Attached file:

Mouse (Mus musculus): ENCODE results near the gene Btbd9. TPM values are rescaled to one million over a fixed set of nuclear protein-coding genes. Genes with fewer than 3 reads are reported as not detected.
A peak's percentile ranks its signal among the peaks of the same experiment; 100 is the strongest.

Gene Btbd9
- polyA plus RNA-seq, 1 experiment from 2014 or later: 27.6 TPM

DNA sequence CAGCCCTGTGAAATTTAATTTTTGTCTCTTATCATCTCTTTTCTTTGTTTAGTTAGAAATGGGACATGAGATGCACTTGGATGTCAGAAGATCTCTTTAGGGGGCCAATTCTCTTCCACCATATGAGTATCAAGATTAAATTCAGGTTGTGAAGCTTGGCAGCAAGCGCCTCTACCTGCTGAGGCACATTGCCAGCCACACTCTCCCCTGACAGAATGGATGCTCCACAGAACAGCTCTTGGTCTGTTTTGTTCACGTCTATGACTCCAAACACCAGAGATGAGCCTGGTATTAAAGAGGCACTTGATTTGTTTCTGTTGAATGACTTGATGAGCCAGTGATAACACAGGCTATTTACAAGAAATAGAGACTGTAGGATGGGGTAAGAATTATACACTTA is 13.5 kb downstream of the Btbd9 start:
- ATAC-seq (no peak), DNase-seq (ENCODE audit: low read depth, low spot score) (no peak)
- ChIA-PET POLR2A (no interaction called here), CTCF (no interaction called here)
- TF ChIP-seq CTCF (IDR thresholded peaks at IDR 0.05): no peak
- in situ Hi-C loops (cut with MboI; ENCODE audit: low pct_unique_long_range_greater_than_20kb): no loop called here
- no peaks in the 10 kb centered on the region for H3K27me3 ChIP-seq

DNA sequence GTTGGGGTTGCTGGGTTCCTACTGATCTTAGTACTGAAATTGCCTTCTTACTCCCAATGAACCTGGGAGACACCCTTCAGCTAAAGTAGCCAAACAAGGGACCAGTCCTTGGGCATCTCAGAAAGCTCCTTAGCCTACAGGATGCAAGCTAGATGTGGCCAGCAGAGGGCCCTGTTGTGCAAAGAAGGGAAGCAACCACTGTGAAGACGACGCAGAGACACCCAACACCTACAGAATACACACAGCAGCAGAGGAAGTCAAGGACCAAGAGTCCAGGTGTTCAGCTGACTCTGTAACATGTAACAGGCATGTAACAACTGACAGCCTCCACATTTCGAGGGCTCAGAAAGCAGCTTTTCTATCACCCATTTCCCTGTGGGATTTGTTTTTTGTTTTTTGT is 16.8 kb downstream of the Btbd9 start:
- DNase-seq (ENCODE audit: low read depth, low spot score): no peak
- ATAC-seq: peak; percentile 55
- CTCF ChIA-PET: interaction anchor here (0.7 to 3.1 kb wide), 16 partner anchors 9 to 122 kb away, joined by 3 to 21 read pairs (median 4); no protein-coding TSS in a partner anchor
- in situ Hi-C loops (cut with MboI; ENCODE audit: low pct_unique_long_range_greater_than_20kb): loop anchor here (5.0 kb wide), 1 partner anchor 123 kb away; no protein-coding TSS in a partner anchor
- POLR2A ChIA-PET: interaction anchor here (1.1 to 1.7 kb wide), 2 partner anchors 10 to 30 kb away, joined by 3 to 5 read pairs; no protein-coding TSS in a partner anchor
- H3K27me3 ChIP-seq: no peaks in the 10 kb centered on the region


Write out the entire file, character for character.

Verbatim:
Mouse (Mus musculus): ENCODE results near the gene Btbd9. TPM values are rescaled to one million over a fixed set of nuclear protein-coding genes. Genes with fewer than 3 reads are reported as not detected.
A peak's percentile ranks its signal among the peaks of the same experiment; 100 is the strongest.

Gene Btbd9
- polyA plus RNA-seq, 1 experiment from 2014 or later: 27.6 TPM

DNA sequence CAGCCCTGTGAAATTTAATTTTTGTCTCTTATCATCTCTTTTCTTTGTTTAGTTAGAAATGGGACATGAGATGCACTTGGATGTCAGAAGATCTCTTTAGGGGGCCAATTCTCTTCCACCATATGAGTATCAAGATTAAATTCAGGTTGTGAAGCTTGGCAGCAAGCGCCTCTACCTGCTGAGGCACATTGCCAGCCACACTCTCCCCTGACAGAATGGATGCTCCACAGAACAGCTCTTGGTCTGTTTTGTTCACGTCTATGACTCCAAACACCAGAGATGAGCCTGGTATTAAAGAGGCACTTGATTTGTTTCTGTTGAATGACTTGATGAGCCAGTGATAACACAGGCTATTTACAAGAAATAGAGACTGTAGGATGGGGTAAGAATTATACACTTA is 13.5 kb downstream of the Btbd9 start:
- ATAC-seq (no peak), DNase-seq (ENCODE audit: low read depth, low spot score) (no peak)
- ChIA-PET POLR2A (no interaction called here), CTCF (no interaction called here)
- TF ChIP-seq CTCF (IDR thresholded peaks at IDR 0.05): no peak
- in situ Hi-C loops (cut with MboI; ENCODE audit: low pct_unique_long_range_greater_than_20kb): no loop called here
- no peaks in the 10 kb centered on the region for H3K27me3 ChIP-seq

DNA sequence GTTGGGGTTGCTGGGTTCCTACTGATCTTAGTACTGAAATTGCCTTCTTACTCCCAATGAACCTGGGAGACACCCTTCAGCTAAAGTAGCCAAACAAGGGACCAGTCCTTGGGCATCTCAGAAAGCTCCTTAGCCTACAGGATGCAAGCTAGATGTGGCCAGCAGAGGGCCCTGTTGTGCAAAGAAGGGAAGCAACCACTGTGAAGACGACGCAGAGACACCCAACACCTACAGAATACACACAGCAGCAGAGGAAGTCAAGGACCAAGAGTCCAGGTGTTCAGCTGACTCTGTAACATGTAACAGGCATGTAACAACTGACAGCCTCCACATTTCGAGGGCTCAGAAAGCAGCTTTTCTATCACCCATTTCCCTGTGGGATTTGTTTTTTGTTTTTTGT is 16.8 kb downstream of the Btbd9 start:
- DNase-seq (ENCODE audit: low read depth, low spot score): no peak
- ATAC-seq: peak; percentile 55
- CTCF ChIA-PET: interaction anchor here (0.7 to 3.1 kb wide), 16 partner anchors 9 to 122 kb away, joined by 3 to 21 read pairs (median 4); no protein-coding TSS in a partner anchor
- in situ Hi-C loops (cut with MboI; ENCODE audit: low pct_unique_long_range_greater_than_20kb): loop anchor here (5.0 kb wide), 1 partner anchor 123 kb away; no protein-coding TSS in a partner anchor
- POLR2A ChIA-PET: interaction anchor here (1.1 to 1.7 kb wide), 2 partner anchors 10 to 30 kb away, joined by 3 to 5 read pairs; no protein-coding TSS in a partner anchor
- H3K27me3 ChIP-seq: no peaks in the 10 kb centered on the region